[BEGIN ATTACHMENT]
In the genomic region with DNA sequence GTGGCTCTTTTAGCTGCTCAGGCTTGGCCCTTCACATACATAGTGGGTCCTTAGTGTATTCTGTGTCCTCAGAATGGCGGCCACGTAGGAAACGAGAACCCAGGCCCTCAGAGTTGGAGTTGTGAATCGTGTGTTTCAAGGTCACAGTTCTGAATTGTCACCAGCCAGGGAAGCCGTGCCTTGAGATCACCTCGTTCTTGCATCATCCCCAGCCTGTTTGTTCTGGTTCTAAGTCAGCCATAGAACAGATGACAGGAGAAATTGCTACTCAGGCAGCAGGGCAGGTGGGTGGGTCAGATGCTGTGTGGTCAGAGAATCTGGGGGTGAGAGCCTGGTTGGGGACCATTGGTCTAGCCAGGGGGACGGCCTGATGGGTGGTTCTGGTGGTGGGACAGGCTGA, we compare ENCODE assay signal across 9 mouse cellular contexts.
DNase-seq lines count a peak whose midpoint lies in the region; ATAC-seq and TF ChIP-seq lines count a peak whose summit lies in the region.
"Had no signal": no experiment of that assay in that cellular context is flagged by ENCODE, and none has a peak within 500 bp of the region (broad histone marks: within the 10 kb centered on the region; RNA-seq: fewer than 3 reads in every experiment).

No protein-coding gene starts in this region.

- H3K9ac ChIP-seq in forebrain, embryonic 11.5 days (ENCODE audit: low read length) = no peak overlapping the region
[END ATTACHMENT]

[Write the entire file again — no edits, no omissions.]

In the genomic region with DNA sequence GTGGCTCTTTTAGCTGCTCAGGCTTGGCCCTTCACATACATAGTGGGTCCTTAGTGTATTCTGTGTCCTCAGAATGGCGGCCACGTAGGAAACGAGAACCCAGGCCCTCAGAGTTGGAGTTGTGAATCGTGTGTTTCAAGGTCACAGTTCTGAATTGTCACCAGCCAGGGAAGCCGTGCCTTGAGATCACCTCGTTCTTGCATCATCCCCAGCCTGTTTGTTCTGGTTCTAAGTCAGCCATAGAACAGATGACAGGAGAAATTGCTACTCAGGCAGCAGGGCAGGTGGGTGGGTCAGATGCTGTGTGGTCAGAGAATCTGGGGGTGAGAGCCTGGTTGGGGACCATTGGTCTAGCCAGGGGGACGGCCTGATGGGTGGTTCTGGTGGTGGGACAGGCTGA, we compare ENCODE assay signal across 9 mouse cellular contexts.
DNase-seq lines count a peak whose midpoint lies in the region; ATAC-seq and TF ChIP-seq lines count a peak whose summit lies in the region.
"Had no signal": no experiment of that assay in that cellular context is flagged by ENCODE, and none has a peak within 500 bp of the region (broad histone marks: within the 10 kb centered on the region; RNA-seq: fewer than 3 reads in every experiment).

No protein-coding gene starts in this region.

- H3K9ac ChIP-seq in forebrain, embryonic 11.5 days (ENCODE audit: low read length) = no peak overlapping the region